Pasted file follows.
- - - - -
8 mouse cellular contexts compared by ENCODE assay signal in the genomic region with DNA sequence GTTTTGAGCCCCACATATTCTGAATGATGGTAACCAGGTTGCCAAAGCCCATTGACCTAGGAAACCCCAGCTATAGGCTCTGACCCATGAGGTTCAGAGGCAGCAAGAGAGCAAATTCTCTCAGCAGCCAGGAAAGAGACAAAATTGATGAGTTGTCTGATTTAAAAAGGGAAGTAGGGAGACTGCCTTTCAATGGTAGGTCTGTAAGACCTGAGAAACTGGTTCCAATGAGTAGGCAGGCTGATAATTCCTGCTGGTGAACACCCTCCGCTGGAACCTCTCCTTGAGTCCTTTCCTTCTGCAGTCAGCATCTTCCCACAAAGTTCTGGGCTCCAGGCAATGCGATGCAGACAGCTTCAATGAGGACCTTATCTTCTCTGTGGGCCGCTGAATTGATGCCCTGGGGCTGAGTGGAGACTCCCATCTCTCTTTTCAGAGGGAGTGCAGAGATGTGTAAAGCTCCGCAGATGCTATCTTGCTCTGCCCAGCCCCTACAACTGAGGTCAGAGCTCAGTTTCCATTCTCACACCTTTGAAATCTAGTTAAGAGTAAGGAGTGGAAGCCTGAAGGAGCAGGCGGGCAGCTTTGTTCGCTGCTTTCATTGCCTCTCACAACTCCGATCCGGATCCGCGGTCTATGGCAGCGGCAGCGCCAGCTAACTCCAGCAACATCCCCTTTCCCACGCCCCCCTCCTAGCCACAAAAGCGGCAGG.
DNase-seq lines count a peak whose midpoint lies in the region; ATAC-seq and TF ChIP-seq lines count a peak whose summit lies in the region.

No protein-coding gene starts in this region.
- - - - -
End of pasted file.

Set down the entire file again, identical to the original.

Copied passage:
8 mouse cellular contexts compared by ENCODE assay signal in the genomic region with DNA sequence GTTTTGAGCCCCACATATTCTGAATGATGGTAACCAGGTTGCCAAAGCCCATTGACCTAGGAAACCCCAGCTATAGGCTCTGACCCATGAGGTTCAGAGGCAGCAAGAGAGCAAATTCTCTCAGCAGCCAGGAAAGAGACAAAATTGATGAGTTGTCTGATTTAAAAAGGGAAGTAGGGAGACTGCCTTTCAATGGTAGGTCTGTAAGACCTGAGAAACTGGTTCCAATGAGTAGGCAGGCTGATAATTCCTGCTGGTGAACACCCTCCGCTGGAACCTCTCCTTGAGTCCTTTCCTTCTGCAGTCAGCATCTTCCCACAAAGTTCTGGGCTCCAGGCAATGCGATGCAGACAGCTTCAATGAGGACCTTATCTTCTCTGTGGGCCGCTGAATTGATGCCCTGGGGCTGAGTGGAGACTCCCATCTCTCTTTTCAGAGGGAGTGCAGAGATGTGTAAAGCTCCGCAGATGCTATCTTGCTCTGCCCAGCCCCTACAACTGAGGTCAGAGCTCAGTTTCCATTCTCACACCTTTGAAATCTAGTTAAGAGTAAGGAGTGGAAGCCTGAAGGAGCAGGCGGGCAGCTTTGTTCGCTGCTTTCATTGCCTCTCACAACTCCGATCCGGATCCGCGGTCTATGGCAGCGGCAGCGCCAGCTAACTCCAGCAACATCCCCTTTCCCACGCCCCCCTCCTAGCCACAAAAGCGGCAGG.
DNase-seq lines count a peak whose midpoint lies in the region; ATAC-seq and TF ChIP-seq lines count a peak whose summit lies in the region.

No protein-coding gene starts in this region.